And when Moses said to his servant, “I will not give up until I reach the meeting of the two seas, though I go on for many years.” (Sura al Kahf 18:60)
It said that the servant was a great-grandson of Yusuf, peace be upon him. His name is Yusha (Joshua). He was in the court of Al Aziz – the court of Pharaoh in Egypt. He was with Musa, peace be upon him.
When he says: “I will not give up until I reach the meeting of the two seas.” He had received revelation from Allah that this is where you may find him. No one knows exactly where that is. Different opinions have been given.
Some have said that it’s where the two rivers meet between Azerbaijan and Armenia. Another opinion says that it’s actually where the Strait of Gibraltar is, which would be where the Mediterranean Sea meets the Atlantic Ocean.
Meeting of the Two Seas
It’s not the important aspect of the story but there was an appointed place where they were supposed to meet so they go.
فَلَمَّا بَلَغَا مَجْمَعَ بَيْنِهِمَا نَسِيَا حُوتَهُمَا فَاتَّخَذَ سَبِيلَهُ فِي الْبَحْرِ سَرَبًا
Then, when they reached their meeting point, they forgot their fish, and it took its way into the sea, being free. (Sura al Kahf 18:61)
One of the things that Musa, peace be upon him, received as revelation is that when you reach the point of the two oceans or the two seas, you will lose your fish that you brought as provision to eat. Then you will know that is where to find him because he doesn’t find you, you find him.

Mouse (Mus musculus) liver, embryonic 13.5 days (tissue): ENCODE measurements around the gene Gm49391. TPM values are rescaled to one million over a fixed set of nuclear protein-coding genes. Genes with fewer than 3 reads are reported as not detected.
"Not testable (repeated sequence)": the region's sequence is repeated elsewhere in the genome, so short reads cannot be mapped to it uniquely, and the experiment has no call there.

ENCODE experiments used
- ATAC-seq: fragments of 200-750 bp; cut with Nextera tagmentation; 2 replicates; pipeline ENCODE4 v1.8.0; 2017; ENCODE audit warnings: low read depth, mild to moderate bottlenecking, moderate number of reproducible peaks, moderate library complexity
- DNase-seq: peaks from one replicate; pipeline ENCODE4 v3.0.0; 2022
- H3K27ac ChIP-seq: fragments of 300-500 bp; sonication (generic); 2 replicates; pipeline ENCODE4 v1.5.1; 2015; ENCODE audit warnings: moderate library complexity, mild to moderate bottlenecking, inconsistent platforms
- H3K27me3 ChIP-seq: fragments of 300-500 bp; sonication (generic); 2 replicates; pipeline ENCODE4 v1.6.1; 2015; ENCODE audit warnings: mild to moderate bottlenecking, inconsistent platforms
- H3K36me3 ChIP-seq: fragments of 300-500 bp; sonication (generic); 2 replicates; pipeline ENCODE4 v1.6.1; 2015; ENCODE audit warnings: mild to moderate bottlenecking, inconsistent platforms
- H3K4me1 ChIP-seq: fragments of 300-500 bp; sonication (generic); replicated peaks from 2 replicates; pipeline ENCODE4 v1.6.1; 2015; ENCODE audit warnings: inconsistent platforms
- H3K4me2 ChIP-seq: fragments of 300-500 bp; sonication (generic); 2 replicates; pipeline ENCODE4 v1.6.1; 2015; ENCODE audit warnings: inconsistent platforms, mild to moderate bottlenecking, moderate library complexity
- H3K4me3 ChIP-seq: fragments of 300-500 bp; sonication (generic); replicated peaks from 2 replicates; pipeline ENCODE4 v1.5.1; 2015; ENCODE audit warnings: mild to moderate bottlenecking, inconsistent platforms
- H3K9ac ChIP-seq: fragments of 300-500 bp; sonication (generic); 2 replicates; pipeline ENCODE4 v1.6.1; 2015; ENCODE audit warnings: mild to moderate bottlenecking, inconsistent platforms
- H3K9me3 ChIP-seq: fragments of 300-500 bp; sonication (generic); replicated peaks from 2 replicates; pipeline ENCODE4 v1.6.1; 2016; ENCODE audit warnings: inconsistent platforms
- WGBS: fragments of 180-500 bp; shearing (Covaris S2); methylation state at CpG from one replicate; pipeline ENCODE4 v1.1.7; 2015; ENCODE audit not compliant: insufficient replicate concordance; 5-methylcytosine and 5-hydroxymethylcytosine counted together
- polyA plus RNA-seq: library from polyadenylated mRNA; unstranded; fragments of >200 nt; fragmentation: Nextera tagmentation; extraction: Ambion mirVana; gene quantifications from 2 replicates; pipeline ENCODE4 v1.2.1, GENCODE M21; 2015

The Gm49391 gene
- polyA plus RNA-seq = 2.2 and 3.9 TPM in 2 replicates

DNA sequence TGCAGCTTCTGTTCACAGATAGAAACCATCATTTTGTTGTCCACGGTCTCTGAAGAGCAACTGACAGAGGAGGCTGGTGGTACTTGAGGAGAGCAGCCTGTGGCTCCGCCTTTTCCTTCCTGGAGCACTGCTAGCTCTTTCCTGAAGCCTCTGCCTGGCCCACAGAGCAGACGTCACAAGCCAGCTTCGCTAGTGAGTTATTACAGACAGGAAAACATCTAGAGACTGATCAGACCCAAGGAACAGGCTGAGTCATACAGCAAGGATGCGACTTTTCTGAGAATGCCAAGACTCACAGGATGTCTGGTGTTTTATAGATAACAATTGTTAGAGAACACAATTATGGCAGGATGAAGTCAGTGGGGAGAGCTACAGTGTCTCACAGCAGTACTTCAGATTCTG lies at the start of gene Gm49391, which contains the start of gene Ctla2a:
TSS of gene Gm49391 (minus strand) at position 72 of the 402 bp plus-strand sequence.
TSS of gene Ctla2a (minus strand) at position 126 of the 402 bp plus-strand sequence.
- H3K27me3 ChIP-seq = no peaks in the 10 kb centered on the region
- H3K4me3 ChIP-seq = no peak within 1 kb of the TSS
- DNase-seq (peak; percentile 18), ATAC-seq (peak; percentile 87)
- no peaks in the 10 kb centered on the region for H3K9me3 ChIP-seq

This shows you adab al ‘ilm: that the seeker goes and finds the teacher, not that the teacher goes and finds the student. Musa, peace be upon him, is the one who went out forth even though he is the prophet and the greatest messenger living on the face of the earth of the at the time, which would make him the greatest human being living on the face of the earth at the time. Yet he is the one who’s going to seek not the one to be sought.
Prophet, Teacher and Student
So even though some some people may be teachers they’re also always going to be students. It’s not a mutually exclusive thing. Every teacher is a student, although not every student is a teacher.